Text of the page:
Port Elizabeth’s Nelson Mandela Bay Stadium has been announced as the venue for the South African leg of the Sevens World Series.
It was the predictable decision, one that the pundits had called since the bidding for the hosting rights opened last December. PE was dubbed the ‘politically correct’ choice because hosting the South African leg at the Nelson Mandela Bay Stadium would increase rugby interest in the region and would benefit the development of the sport, especially in the black areas of the Eastern Cape.
While there were several other unions, like SWD and the Leopards, that were competing, Cape Town was considered PE’s only realistic competitor in the bidding race because of its success of hosting international tournaments and festivals, its numerous tourism facilities and rugby tradition in the city. In Cape Town there was an opportunity to create a world-class tournament, similar to those in Hong Kong and London.
However, with EP Kings president Cheeky Watson seen at Saru’s offices prior to the official announcement, it was obvious that PE would be granted hosting rights. And so it was announced by Saru CEO Jurie Roux on Monday afternoon, but was it a ‘politically correct’ or a fair decision?
Roux declared it an ‘easy and clear-cut choice’ to appoint PE as the new hosts. Roux showed me the professional bid the EP Kings put forward (a thick, bound book which covered all Saru’s criteria). He described it as the ‘best bid made by all unions involved’.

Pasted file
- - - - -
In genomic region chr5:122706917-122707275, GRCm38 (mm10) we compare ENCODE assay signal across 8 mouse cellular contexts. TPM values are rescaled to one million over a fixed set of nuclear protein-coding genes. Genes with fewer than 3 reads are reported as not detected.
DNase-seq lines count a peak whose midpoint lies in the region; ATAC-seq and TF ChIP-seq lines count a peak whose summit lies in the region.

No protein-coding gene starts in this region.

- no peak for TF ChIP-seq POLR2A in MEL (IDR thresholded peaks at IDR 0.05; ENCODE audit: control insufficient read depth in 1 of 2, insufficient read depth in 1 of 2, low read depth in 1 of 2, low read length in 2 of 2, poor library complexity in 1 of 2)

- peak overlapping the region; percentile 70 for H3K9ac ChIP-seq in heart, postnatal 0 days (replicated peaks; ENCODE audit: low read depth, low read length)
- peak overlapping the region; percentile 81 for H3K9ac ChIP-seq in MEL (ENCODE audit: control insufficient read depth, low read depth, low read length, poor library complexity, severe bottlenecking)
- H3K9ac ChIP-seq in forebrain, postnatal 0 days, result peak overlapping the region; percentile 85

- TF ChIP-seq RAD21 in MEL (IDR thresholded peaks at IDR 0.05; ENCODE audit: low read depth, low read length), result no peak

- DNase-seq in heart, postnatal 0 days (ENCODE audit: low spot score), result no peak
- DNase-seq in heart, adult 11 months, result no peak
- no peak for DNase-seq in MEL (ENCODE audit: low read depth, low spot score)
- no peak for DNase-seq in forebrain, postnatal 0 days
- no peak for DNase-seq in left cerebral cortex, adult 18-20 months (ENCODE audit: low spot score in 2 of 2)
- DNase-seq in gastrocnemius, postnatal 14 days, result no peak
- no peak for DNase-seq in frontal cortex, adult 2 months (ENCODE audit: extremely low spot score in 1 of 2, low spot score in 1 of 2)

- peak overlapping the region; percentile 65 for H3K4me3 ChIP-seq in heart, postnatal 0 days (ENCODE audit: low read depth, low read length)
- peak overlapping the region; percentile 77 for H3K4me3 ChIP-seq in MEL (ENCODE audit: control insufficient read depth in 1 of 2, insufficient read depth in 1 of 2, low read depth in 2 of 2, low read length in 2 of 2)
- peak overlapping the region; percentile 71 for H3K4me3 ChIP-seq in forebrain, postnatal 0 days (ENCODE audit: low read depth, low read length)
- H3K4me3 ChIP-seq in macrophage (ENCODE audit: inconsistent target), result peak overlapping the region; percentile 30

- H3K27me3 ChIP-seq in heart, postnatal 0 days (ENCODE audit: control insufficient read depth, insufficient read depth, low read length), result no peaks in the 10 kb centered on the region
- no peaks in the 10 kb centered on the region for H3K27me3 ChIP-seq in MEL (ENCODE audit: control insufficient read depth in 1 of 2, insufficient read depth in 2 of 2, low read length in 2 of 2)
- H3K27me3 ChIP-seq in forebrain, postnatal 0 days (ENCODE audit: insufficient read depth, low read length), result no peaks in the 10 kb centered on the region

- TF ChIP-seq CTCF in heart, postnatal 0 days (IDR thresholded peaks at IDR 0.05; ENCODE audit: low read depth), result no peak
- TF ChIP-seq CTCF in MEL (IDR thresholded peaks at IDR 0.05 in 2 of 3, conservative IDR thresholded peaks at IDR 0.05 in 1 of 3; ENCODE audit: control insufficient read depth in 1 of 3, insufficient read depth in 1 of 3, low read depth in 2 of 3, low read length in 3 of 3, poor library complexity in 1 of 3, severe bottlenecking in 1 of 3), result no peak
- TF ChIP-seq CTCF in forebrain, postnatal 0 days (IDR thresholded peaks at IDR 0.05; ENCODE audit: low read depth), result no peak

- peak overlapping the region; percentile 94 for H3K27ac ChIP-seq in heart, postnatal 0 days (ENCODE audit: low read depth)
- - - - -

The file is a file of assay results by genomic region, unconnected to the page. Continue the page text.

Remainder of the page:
‘This decision was actually confirmed by Saru and the IRB a few weeks ago already, but the IRB asked us to delay the announcement so it coincided with Australia’s new host city notification [the Australian Sevens leg has moved from Adelaide to Skilled Park in the Gold Coast],’ Roux told keo.co.za.
‘After nine years of the SA Sevens leg being hosted in George, it was time for a change for the greater good. George has served the country well but it was agreed that hosting the sevens tournament in PE would help with the development of the sport in the region.’
When a journalist queried whether Cape Town would have provided a more professional set-up than PE, Roux replied: ‘Are you saying that they are not professional?
‘Saru looked at this issue and critiqued all the bids according to our check list, that focuses on the venues, the city, the local municipality, government financial support and whether the stadium was spectator-friendly. EP met these requirements and it was a simple decision at the end of the day. Their bid was far more professional than WP’s bid.’
With PE also hosting the Springbok/All Blacks Tri-Nations Test on 20 August, Watson said these were great times for EP Rugby.
‘As president of EP, we would like the thank Saru and the IRB for their proactive decision,’ Watson said. ‘I would also like to thank the administrators, the municipality and the stadium officials for their help in presenting a professional bid.
‘We saw the revival of the Kings last year, a record crowd for the British & Irish Lions game in PE and a 45 000-strong crowd for the Currie Cup promotion/relegation play-off last season. There is a hunger for top-flight rugby in our region and it’s great to host the sevens as most of those players come from EP. We will do our best to make this sevens tournament a success.’
By Gareth Duncan